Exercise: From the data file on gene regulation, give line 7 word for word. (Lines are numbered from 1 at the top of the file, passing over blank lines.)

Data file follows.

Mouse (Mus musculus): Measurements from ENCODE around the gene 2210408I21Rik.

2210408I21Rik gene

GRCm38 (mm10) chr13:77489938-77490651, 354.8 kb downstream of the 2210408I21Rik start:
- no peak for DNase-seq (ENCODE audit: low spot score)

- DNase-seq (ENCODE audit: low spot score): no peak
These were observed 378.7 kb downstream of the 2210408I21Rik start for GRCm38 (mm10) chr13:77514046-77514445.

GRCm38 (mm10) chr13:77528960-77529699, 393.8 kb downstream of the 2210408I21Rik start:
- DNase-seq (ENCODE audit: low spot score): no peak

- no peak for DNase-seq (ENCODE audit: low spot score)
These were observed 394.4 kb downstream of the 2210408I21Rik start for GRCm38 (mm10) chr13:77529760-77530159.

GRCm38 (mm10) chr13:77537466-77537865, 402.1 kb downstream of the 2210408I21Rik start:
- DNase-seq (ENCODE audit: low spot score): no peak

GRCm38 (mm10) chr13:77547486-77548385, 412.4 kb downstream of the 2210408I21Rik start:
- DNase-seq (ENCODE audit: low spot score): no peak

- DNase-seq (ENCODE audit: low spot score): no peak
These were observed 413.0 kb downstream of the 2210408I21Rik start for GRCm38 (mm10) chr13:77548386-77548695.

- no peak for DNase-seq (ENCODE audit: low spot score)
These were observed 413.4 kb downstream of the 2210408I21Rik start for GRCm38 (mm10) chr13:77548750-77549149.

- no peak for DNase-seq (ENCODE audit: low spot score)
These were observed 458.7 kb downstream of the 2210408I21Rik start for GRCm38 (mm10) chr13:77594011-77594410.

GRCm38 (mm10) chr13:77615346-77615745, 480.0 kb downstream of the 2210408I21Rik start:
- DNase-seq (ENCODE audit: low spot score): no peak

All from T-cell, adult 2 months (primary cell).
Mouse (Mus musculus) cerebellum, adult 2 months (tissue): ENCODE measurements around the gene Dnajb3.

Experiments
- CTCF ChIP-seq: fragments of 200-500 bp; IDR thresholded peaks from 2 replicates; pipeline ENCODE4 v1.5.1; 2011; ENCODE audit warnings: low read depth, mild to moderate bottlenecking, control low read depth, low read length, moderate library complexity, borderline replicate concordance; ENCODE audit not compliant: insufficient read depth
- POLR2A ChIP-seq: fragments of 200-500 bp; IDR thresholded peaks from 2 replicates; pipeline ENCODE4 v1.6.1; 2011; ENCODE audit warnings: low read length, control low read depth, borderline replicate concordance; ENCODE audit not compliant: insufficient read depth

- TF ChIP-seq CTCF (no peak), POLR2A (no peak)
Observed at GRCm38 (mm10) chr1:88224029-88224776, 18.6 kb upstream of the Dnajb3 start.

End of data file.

GRCm38 (mm10) chr13:77528960-77529699, 393.8 kb downstream of the 2210408I21Rik start: